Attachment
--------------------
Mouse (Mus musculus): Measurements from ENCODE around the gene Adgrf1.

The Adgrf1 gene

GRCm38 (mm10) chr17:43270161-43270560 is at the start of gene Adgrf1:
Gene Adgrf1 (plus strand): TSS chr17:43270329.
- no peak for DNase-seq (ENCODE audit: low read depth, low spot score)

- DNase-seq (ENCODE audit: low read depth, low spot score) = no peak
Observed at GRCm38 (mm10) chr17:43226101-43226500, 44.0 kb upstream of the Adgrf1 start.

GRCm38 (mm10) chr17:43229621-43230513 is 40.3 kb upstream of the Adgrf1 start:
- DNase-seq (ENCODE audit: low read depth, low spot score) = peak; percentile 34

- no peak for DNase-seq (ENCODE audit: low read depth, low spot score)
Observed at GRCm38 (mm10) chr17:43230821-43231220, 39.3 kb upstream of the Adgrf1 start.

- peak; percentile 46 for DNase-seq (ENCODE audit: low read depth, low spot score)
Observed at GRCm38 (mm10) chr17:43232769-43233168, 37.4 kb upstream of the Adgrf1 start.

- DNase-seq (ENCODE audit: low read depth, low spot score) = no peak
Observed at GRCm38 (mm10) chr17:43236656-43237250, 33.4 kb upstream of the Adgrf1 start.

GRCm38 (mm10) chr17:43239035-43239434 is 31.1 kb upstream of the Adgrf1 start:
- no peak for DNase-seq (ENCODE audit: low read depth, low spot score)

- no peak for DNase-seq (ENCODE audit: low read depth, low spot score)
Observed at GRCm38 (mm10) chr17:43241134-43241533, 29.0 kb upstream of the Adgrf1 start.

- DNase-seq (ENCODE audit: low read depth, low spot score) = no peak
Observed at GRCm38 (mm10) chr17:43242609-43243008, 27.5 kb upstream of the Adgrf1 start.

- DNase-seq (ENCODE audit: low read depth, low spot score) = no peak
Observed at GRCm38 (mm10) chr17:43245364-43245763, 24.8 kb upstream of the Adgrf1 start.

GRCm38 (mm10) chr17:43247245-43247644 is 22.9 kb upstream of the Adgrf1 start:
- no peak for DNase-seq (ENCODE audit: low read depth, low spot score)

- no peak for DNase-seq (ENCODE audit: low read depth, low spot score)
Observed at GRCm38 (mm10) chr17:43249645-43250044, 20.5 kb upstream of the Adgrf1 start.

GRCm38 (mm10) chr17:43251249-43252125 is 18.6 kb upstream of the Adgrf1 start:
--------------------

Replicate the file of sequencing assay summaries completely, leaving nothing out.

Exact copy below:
Mouse (Mus musculus): Measurements from ENCODE around the gene Adgrf1.

The Adgrf1 gene

GRCm38 (mm10) chr17:43270161-43270560 is at the start of gene Adgrf1:
Gene Adgrf1 (plus strand): TSS chr17:43270329.
- no peak for DNase-seq (ENCODE audit: low read depth, low spot score)

- DNase-seq (ENCODE audit: low read depth, low spot score) = no peak
Observed at GRCm38 (mm10) chr17:43226101-43226500, 44.0 kb upstream of the Adgrf1 start.

GRCm38 (mm10) chr17:43229621-43230513 is 40.3 kb upstream of the Adgrf1 start:
- DNase-seq (ENCODE audit: low read depth, low spot score) = peak; percentile 34

- no peak for DNase-seq (ENCODE audit: low read depth, low spot score)
Observed at GRCm38 (mm10) chr17:43230821-43231220, 39.3 kb upstream of the Adgrf1 start.

- peak; percentile 46 for DNase-seq (ENCODE audit: low read depth, low spot score)
Observed at GRCm38 (mm10) chr17:43232769-43233168, 37.4 kb upstream of the Adgrf1 start.

- DNase-seq (ENCODE audit: low read depth, low spot score) = no peak
Observed at GRCm38 (mm10) chr17:43236656-43237250, 33.4 kb upstream of the Adgrf1 start.

GRCm38 (mm10) chr17:43239035-43239434 is 31.1 kb upstream of the Adgrf1 start:
- no peak for DNase-seq (ENCODE audit: low read depth, low spot score)

- no peak for DNase-seq (ENCODE audit: low read depth, low spot score)
Observed at GRCm38 (mm10) chr17:43241134-43241533, 29.0 kb upstream of the Adgrf1 start.

- DNase-seq (ENCODE audit: low read depth, low spot score) = no peak
Observed at GRCm38 (mm10) chr17:43242609-43243008, 27.5 kb upstream of the Adgrf1 start.

- DNase-seq (ENCODE audit: low read depth, low spot score) = no peak
Observed at GRCm38 (mm10) chr17:43245364-43245763, 24.8 kb upstream of the Adgrf1 start.

GRCm38 (mm10) chr17:43247245-43247644 is 22.9 kb upstream of the Adgrf1 start:
- no peak for DNase-seq (ENCODE audit: low read depth, low spot score)

- no peak for DNase-seq (ENCODE audit: low read depth, low spot score)
Observed at GRCm38 (mm10) chr17:43249645-43250044, 20.5 kb upstream of the Adgrf1 start.

GRCm38 (mm10) chr17:43251249-43252125 is 18.6 kb upstream of the Adgrf1 start: